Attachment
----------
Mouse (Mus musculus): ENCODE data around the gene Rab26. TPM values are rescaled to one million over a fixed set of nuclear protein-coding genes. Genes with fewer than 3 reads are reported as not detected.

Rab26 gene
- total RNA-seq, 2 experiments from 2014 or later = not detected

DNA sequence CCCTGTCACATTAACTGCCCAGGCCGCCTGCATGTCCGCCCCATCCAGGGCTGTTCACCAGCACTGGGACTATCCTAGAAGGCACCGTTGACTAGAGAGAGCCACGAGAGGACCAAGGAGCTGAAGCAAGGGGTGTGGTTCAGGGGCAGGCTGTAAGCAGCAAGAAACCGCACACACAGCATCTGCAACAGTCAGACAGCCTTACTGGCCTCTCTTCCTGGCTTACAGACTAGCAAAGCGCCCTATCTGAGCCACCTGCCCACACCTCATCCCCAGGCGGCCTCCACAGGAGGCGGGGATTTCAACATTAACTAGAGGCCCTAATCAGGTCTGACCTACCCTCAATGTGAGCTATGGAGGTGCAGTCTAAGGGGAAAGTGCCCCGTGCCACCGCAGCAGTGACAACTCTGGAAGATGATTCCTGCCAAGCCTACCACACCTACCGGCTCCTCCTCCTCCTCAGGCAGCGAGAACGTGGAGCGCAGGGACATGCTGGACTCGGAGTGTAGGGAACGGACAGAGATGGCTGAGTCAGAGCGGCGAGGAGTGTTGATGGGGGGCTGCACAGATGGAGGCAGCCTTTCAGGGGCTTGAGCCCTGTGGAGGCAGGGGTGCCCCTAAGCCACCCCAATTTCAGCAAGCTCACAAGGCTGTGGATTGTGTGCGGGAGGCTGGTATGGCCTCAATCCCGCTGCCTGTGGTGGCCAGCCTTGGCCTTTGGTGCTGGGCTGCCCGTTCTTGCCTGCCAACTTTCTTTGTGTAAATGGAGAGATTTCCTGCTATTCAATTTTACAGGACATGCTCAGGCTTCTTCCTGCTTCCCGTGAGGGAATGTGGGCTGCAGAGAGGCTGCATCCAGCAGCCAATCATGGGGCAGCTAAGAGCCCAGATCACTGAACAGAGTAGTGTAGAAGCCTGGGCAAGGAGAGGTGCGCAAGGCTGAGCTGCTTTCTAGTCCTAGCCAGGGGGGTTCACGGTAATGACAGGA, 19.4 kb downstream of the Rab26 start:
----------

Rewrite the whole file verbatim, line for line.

Mouse (Mus musculus): ENCODE data around the gene Rab26. TPM values are rescaled to one million over a fixed set of nuclear protein-coding genes. Genes with fewer than 3 reads are reported as not detected.

Rab26 gene
- total RNA-seq, 2 experiments from 2014 or later = not detected

DNA sequence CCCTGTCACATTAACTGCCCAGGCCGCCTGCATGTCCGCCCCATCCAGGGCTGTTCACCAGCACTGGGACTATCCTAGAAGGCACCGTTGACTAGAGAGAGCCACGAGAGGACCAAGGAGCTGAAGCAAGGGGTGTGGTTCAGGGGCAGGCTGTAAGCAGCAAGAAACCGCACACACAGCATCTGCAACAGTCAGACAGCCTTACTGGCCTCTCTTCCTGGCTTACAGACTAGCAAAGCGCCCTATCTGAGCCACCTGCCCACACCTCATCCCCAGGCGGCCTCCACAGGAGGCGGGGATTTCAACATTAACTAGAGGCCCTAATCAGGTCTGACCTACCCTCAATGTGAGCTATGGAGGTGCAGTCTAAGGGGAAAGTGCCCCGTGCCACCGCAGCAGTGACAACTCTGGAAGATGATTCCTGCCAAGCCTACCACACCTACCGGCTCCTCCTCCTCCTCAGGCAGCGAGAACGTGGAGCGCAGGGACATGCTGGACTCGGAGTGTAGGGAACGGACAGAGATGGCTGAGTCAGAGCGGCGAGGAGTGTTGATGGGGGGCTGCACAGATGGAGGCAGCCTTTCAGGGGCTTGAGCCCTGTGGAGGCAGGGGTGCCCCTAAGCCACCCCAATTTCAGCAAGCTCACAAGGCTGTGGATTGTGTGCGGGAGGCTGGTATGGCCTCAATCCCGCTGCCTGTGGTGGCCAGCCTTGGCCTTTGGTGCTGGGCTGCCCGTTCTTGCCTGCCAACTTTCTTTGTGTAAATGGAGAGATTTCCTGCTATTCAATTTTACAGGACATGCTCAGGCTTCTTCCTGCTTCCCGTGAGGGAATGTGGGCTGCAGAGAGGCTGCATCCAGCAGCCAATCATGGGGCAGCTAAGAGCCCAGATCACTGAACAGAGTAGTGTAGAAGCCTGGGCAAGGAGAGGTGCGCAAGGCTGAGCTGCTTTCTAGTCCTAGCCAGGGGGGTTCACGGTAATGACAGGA, 19.4 kb downstream of the Rab26 start: